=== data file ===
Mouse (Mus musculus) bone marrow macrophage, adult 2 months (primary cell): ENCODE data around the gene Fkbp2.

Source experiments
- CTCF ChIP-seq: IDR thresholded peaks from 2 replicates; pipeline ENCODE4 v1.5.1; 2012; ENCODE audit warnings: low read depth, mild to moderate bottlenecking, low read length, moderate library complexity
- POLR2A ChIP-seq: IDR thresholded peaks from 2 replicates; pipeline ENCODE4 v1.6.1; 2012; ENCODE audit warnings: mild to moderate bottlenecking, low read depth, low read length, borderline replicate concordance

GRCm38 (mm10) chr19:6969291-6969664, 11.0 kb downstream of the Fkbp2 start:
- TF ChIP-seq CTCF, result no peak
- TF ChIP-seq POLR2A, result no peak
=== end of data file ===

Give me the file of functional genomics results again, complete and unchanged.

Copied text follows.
Mouse (Mus musculus) bone marrow macrophage, adult 2 months (primary cell): ENCODE data around the gene Fkbp2.

Source experiments
- CTCF ChIP-seq: IDR thresholded peaks from 2 replicates; pipeline ENCODE4 v1.5.1; 2012; ENCODE audit warnings: low read depth, mild to moderate bottlenecking, low read length, moderate library complexity
- POLR2A ChIP-seq: IDR thresholded peaks from 2 replicates; pipeline ENCODE4 v1.6.1; 2012; ENCODE audit warnings: mild to moderate bottlenecking, low read depth, low read length, borderline replicate concordance

GRCm38 (mm10) chr19:6969291-6969664, 11.0 kb downstream of the Fkbp2 start:
- TF ChIP-seq CTCF, result no peak
- TF ChIP-seq POLR2A, result no peak